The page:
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Intern J Environ Anal Chem 93, 2013, 811 812 .pdf


Original filename: Intern J Environ Anal Chem 93, 2013, 811-812.pdf
Title: Comment on ‘Ranking and classification of non-ionic organic pesticides for environmental distribution: a QSAR approach' by Paola Gramatica
Author: Sierra Rayne

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This article was downloaded by: [The University of British Columbia]
On: 15 July 2013, At: 14:17
Publisher: Taylor & Francis
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International Journal of Environmental
Analytical Chemistry
Publication details, including instructions for authors and
subscription information:
http://www.tandfonline.com/loi/geac20

Comment on ‘Ranking and classification
of non-ionic organic pesticides for
environmental distribution: a QSAR
approach' by Paola Gramatica
Sierra Rayne

a

a

Chemologica Research , Mortlach , SK , Canada , S0H 3E0
Published online: 29 Apr 2013.

To cite this article: Sierra Rayne (2013) Comment on ‘Ranking and classification of
non-ionic organic pesticides for environmental distribution: a QSAR approach' by Paola
Gramatica, International Journal of Environmental Analytical Chemistry, 93:7, 811-812, DOI:
10.1080/03067319.2013.791982
To link to this article: http://dx.doi.org/10.1080/03067319.2013.791982

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Intern. J. Environ. Anal. Chem., 2013
Vol. 93, No. 7, 811–812, http://dx.doi.org/10.1080/03067319.2013.791982

Comment on ‘Ranking and classification of non-ionic organic pesticides for
environmental distribution: a QSAR approach’ by Paola Gramatica
Sierra Rayne*

Downloaded by [The University of British Columbia] at 14:17 15 July 2013

Chemologica Research, Mortlach, SK, Canada S0H 3E0
(Received 27 February 2013; final version received 6 March 2013)
Keywords: pesticides; PCA; classification; QSPR

In their article, Gramatica et al. [1] employ a quantitative structure–activity relationship (QSAR)
approach to predict the environmental distribution of 54 pesticides that these authors term ‘nonionic.’ Pirimicarb is included in this list of claimed ‘non-ionic’ compounds. However, this
compound has a pKa for protonation of 4.54 and will be at least partially ionised in many
environmental systems [2]. As such, the partitioning constants for pirimicarb will be pH
dependent [3] and assumptions regarding neutrality as used by Gramatica et al. [1] are not
valid for the environmental distribution and fate of this pesticide.
References
[1] P. Gramatica, E. Papa, and F. Battaini, Int. J. Environ. Anal. Chem. 84, 65 (2004).
[2] K. Chamberlain, A.A. Evans, and R.H. Bromilow, Pest. Sci. 47, 265 (1996).
[3] S. Rayne and K. Forest, J. Environ. Sci. Heal. A 45, 1550 (2010).

Authors’ reply to the Comment on ‘Ranking and classification of non-ionic organic
pesticides for environmental distribution: a QSAR approach’ by Sierra Rayne

This is the formula of the compound Pirimicarb, highlighted by Sierra Rayne as erroneously
defined ‘non-ionic’ in our paper.
*Email: sierra.rayne@live.co.uk
© 2013 Taylor & Francis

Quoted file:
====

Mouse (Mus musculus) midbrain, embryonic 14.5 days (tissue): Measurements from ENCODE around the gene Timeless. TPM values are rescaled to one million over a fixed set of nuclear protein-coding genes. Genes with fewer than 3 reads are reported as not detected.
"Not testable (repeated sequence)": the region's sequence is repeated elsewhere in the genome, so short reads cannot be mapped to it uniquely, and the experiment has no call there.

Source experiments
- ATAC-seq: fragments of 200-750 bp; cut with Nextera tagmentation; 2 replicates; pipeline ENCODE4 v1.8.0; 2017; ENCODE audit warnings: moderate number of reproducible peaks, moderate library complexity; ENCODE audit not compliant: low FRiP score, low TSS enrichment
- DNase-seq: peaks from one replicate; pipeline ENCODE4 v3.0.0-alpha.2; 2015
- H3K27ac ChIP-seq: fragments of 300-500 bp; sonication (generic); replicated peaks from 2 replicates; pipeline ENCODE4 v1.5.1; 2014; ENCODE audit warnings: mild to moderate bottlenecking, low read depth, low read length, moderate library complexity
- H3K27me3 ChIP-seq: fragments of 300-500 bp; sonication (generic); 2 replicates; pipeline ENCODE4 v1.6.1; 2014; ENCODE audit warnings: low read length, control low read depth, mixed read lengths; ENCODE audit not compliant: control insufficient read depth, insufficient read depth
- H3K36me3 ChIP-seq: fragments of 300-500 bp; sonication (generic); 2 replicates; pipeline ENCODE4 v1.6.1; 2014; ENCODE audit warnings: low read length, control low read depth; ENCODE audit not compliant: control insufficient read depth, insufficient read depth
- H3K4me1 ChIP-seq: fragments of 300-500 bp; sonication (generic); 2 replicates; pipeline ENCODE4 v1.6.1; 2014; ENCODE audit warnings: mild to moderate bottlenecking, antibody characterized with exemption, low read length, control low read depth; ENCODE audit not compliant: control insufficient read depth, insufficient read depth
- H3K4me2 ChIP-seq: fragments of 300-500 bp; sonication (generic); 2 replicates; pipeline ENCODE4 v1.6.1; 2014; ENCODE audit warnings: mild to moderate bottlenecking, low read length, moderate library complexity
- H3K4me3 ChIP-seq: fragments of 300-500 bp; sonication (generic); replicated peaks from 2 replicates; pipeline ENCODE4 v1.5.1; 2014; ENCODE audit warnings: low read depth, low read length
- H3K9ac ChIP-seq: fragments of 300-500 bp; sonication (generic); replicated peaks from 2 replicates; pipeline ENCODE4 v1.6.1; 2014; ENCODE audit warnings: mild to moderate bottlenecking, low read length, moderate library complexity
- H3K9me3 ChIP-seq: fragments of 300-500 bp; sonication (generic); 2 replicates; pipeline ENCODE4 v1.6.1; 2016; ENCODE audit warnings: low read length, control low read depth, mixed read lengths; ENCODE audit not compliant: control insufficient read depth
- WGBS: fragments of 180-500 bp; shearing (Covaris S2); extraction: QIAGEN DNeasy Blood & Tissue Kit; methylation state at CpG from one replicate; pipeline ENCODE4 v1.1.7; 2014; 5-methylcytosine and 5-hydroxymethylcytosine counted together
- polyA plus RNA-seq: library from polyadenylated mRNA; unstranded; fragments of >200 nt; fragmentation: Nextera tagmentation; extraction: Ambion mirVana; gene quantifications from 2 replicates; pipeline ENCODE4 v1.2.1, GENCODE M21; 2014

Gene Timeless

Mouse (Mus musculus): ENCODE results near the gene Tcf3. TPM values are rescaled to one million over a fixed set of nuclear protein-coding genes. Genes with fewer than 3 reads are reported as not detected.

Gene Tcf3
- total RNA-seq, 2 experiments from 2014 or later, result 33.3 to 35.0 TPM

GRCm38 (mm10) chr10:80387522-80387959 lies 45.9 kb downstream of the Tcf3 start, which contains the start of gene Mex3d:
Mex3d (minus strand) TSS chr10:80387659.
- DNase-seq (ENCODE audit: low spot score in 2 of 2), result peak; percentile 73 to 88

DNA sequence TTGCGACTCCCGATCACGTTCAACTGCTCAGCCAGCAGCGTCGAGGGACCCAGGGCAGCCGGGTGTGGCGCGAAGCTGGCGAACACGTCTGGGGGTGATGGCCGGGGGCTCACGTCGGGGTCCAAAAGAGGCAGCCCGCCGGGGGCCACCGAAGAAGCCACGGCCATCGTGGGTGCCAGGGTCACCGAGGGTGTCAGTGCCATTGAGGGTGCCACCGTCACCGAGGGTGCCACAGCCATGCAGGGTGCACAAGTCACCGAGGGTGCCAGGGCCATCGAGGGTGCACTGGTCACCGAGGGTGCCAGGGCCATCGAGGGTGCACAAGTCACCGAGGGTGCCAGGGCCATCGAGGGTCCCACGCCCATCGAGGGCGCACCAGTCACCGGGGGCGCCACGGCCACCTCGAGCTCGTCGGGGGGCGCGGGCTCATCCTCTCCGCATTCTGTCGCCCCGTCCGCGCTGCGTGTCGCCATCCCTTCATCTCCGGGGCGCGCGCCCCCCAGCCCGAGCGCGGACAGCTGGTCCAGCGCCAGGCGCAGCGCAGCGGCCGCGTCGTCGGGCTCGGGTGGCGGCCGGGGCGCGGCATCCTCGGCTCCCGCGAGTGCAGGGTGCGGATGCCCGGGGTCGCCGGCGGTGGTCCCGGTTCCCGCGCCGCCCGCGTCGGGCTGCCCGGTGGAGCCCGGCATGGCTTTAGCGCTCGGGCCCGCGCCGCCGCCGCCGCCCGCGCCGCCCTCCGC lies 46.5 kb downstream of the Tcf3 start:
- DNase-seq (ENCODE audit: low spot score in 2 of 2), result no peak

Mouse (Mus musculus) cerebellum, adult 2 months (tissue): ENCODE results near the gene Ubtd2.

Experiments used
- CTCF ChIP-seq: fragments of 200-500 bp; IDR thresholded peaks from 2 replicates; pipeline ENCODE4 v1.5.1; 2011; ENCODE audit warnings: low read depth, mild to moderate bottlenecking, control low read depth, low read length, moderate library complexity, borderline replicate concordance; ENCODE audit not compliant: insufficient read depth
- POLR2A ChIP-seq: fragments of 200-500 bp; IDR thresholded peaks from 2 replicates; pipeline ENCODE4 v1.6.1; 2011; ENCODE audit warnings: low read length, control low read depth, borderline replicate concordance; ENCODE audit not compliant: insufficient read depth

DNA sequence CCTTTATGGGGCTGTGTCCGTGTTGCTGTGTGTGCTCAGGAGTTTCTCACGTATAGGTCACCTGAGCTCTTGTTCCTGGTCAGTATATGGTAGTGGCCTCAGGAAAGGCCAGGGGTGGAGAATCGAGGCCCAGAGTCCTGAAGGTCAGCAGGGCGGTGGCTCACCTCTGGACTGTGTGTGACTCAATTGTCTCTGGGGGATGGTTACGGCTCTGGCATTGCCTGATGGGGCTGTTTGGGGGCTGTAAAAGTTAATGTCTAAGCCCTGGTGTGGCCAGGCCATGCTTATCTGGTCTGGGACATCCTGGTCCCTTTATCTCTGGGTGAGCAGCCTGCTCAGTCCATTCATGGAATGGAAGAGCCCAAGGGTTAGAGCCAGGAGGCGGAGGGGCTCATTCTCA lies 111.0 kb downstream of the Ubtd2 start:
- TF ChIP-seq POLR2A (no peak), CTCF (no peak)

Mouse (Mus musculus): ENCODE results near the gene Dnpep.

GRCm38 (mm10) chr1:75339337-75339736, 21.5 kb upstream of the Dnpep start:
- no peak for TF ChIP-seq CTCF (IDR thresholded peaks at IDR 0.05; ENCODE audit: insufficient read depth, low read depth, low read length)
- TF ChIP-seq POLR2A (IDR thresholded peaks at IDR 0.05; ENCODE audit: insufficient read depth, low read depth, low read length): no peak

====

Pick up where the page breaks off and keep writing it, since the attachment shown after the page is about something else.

Downloaded by [The University of British Columbia] at 14:17 15 July 2013

812

S. Rayne

This is a N-dimethyl carbamate, a pesticide (specifically an insecticide) that is commonly
included in the category of ‘non-ionic pesticides’ also by other QSAR modellers, because it
does not have ionic linkages. This widely used categorisation aims to simply distinguish
compounds where only covalent bonds are present from those with ionic bonds (such as salts
with inorganics, that are not commonly modelled by QSAR methods).
In this sense there is no reason to redevelop our modelling approach, that was based on :
(a) a multivariate analysis by Principal Component Analysis (PCA) of the main five properties
relevant for the distribution in the various environmental compartment (namely: Koc, Kow, Sw,
VP, Henry’s law constant) for 54 pesticides, all categorisable as non-ionic; based on the above
concept (b) a cluster analysis of this data set for the definition of the a priori classes of Soluble,
Sorbed, Volatile, Not Volatile/Medium. (c) the classification by three QSAR methods CART
(Classification and Regression Tree), k-NN (K-Nearest Neighbor) and RDA (Regularised
Discriminant Analysis) all with low misclassification risks, of the above pesticides in the four
classes of environmental distribution, based only on three simple structural descriptors.
In practice, our proposed method lead to an immediate assessment of the potential pesticide
tendency to partition into different environmental compartments, based only on the molecular
structure, and represented by very simple structural information (MW, number of Hydrogen
Bond donors and a topological index J). This is mainly a ranking approach based on an intrinsic
global property.
The potential influence of the possible partial ionisation of chemicals structurally similar to
pirimicarb (in fact, in the studied data set other carbamates are included), is, according to our
chemical knowledge, weak at normal environmental pH values and was not considered in our
approach. The influence of pH on the environmental distribution of pesticides could be an
interesting topic to investigate with our proposed approach in another study. However, it is
important to note that this new study would imply the availability of all the experimental
physico-chemical properties for various pH values and these data are not easily available.


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